Virchows Archiv

, Volume 472, Issue 5, pp 797–805 | Cite as

Postoperative radiotherapy is dispensable for OSCC patients with micrometastases in lymph nodes

  • Y. M. Pu
  • Y. Yang
  • Y. J. Wang
  • L. Ding
  • X. F. Huang
  • Z. Y. Wang
  • Y. H. Ni
  • Q. G. Hu
Original Article


Lymph node metastasis is a decisive factor for performing postoperative radiotherapy for oral squamous cell carcinoma (OSCC). However, whether OSCC patients with only micrometastasis need postoperative radiotherapy is unclear. In this study, OSCC patients (n = 311) with negative (n = 247), only micrometastasis (n = 44) and macrometastasis (n = 20) were detected and selected by HE staining. Micrometastasis was re-assessed using immunohistochemical staining of cytokeratin (CK) in HE-negative patients to find out the false negative cases. The results indicated that, among the negative lymph node cases (n = 247), the positive rate of CK was 4.94% (n = 12). Besides, the clinical features of the primary tumor in relation to the only micrometastatic status and the value of the postoperative radiotherapy on the only micrometastasis patients were evaluated. Patients with only micrometastasis had higher T stage and inferior worst pattern of invasion (WPOI) than patients without micrometastasis, but they had longer overall survival (OS), metastasis-free survival (MFS), and disease-free survival (DFS) than macrometastasis patients. However, the survival time of only micrometastasis patients with or without postoperative radiotherapy was comparable, even in patients with inferior WPOI. Radiotherapy, however, may only benefit patients with IV/V levels of micrometastasis. These data indicated that postoperative radiotherapy is dispensable for only micrometastasis OSCC patients.


Oral squamous cell carcinoma Micrometastasis Radiotherapy Prognosis Worst pattern of invasion 



This work was supported by a grant from the National Natural Science Foundation of China (Nos. 81402238, 81072213, and 81271698), the Nanjing Medical Science & Research Project (No. YKK13145), National Key Disciplines Constructional Project Funding (since 2011), Nanjing Municipal Key Medical Laboratory Constructional Project Funding (since 2012), Center of Nanjing Clinical Medicine of tumor project (since 2014), Jiangsu Provincial Commission of Health and Family Planning Project, China (Z201516) and Nanjing Medical Science and Technique Development Foundation.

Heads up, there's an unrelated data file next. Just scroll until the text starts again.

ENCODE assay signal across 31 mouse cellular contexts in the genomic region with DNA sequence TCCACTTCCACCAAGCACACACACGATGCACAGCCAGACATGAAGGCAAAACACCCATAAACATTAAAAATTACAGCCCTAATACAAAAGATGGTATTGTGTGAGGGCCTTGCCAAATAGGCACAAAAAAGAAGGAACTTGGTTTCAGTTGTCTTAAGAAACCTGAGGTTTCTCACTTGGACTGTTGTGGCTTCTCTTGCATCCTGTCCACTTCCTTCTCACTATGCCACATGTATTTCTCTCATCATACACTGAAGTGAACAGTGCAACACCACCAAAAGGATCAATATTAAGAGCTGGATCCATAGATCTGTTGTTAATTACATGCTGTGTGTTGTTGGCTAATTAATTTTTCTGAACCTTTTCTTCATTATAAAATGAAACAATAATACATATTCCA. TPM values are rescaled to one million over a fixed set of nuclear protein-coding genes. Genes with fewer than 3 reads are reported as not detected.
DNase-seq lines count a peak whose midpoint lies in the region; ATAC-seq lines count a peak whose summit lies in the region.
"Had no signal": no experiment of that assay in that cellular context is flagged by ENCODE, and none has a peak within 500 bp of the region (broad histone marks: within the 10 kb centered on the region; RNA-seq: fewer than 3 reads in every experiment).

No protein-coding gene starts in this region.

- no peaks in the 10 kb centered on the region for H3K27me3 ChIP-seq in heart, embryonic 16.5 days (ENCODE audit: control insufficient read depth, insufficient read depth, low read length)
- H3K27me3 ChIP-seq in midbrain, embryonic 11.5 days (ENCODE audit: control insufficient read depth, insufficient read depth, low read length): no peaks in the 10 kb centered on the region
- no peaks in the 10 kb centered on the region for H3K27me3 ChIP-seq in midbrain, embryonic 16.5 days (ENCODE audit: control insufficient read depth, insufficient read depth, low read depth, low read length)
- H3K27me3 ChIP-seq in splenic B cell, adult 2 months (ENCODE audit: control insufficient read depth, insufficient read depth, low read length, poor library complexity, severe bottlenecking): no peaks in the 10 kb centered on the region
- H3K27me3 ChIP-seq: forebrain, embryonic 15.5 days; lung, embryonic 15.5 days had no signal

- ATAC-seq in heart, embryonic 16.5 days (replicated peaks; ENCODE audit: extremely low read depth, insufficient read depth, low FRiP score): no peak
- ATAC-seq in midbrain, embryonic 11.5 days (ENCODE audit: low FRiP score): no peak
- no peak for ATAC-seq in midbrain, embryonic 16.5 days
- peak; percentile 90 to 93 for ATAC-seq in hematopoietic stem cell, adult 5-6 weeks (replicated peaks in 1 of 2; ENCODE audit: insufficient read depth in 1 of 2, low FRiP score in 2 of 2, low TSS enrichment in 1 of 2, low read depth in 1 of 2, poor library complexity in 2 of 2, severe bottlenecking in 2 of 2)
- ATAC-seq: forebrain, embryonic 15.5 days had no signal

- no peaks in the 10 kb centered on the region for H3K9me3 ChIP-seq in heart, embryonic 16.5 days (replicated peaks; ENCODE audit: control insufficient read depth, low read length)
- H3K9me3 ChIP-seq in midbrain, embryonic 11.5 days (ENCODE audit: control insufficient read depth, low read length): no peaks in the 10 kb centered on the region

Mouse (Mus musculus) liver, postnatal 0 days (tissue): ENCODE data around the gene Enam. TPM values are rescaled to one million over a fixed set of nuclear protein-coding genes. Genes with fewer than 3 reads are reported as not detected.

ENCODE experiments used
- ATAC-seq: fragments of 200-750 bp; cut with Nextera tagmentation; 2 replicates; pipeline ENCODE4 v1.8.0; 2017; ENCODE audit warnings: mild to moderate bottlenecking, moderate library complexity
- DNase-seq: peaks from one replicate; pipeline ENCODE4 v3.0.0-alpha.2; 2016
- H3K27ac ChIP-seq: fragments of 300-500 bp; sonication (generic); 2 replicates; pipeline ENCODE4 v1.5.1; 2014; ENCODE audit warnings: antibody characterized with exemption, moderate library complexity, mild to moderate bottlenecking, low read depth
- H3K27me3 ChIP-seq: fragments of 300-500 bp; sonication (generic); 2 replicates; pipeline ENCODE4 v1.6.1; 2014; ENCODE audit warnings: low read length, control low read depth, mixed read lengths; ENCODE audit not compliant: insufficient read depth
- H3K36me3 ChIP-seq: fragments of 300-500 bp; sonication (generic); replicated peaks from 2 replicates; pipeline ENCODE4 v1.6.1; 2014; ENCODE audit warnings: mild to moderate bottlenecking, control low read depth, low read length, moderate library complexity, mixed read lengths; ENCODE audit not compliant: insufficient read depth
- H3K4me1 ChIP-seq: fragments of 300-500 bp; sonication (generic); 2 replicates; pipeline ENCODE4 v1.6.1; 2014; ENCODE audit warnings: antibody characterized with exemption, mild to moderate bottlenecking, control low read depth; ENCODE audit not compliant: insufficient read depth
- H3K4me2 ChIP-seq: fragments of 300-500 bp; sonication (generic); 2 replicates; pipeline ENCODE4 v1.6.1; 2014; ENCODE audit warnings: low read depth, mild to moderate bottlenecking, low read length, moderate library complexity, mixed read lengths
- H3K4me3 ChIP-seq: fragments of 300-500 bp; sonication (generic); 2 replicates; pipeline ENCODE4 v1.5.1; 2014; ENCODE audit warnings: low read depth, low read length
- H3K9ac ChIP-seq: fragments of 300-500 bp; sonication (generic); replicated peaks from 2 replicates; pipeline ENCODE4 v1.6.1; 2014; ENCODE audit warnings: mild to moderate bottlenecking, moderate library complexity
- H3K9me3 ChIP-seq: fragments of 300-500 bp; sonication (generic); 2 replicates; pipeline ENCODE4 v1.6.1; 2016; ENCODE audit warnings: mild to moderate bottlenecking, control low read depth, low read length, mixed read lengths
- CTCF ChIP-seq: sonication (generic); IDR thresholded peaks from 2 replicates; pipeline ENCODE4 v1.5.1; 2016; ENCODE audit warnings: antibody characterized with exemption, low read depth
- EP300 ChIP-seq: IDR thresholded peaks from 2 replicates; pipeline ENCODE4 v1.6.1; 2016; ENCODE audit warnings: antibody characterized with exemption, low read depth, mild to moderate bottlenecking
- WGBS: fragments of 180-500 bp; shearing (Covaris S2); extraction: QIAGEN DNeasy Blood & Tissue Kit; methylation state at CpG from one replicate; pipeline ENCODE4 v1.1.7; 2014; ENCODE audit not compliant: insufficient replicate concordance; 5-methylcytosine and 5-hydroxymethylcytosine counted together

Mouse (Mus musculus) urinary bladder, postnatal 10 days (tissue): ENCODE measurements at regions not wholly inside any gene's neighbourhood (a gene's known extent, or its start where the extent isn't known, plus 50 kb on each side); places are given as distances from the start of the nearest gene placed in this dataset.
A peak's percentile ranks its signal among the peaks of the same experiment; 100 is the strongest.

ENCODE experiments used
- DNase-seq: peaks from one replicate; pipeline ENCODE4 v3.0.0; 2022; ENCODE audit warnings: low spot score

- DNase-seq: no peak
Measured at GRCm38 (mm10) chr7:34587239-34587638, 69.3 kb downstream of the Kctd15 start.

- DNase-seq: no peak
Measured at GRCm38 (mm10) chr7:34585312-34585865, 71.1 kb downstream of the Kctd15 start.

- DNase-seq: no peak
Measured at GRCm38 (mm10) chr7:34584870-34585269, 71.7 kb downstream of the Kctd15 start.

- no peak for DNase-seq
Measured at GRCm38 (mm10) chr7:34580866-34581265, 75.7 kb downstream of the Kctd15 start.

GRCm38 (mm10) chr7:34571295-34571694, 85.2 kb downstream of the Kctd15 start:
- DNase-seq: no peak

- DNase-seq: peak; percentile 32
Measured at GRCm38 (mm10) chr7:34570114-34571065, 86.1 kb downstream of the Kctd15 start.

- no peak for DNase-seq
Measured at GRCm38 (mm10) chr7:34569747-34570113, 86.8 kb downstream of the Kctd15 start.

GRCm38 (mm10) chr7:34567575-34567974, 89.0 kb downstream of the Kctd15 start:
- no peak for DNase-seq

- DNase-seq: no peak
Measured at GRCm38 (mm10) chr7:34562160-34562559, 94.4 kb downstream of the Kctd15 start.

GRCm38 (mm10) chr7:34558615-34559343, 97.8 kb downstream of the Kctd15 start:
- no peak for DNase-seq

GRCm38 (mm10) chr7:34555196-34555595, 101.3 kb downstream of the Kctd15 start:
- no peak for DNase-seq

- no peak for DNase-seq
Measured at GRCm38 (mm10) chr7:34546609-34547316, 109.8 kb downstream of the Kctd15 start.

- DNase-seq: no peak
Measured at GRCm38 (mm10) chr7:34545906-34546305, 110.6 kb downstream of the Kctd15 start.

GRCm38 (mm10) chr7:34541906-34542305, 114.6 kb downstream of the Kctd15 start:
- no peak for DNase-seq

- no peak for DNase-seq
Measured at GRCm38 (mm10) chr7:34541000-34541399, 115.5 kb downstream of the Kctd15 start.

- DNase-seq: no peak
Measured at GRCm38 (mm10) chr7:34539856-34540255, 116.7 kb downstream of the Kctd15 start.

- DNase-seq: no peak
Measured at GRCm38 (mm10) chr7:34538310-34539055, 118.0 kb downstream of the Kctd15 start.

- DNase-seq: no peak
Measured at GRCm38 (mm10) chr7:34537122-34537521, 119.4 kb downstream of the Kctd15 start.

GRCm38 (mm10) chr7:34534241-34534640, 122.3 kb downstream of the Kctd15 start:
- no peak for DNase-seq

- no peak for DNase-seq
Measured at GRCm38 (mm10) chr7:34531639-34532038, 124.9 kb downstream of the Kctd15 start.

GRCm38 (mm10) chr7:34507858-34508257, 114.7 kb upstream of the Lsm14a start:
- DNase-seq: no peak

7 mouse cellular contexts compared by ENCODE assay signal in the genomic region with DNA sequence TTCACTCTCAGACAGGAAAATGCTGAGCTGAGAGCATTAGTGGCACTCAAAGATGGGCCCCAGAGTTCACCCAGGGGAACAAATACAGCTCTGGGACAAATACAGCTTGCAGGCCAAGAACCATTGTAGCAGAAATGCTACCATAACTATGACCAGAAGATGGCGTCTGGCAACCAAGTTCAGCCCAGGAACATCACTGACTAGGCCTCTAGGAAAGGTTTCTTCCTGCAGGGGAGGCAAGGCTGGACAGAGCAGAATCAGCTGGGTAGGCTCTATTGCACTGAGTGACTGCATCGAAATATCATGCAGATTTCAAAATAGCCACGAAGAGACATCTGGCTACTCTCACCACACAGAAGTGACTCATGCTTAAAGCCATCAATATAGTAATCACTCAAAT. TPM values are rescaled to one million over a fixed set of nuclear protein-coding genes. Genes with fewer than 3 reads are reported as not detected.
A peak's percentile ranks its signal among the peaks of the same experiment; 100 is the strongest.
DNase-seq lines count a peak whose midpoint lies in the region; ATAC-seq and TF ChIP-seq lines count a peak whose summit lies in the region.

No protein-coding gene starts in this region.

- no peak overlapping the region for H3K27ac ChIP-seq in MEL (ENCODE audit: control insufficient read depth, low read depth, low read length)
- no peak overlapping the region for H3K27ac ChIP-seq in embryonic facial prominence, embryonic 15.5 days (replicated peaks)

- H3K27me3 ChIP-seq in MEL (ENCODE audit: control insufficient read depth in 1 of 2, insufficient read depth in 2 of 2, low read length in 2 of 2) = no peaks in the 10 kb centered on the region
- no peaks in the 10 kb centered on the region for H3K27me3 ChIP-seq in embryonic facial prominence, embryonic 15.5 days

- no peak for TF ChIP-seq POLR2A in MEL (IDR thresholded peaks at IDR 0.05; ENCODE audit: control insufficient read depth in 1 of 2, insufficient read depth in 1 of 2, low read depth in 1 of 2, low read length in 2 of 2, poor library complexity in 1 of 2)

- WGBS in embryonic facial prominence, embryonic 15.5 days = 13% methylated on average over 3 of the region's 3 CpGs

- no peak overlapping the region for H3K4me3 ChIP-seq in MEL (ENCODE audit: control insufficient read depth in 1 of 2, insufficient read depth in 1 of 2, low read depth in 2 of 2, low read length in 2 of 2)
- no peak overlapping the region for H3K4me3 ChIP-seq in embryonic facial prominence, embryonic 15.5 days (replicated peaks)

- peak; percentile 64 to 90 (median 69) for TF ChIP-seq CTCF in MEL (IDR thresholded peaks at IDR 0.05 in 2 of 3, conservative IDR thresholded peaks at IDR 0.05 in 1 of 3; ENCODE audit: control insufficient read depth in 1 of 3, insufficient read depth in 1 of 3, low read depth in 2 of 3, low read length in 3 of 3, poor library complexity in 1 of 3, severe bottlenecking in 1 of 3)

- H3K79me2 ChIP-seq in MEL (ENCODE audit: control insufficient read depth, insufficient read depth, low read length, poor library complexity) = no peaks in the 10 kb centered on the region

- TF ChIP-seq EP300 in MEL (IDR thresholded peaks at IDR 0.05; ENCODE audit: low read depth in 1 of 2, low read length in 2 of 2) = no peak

Compliance with ethical standards

This retrospective study included patients diagnosed with primary OSCC in the Department of Pathology, Nanjing Stomatology Hospital, from 2010 to 2013. The use of samples and retrieval of data were approved by the Research Ethics Committee of Nanjing Stomatology Hospital.

Conflict of interest



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Copyright information

© Springer-Verlag GmbH Germany, part of Springer Nature 2018

Authors and Affiliations

  1. 1.Department of Oral and Maxillofacial Surgery, Nanjing Stomatological HospitalMedical School of Nanjing UniversityNanjingPeople’s Republic of China
  2. 2.Department of Central Laboratory, Nanjing Stomatological HospitalMedical School of Nanjing UniversityNanjingPeople’s Republic of China
  3. 3.Nanjing Stomatological Hospital and The State Key Laboratory of Pharmaceutical Biotechnology, Division of ImmunologyMedical School of Nanjing UniversityNanjingPeople’s Republic of China

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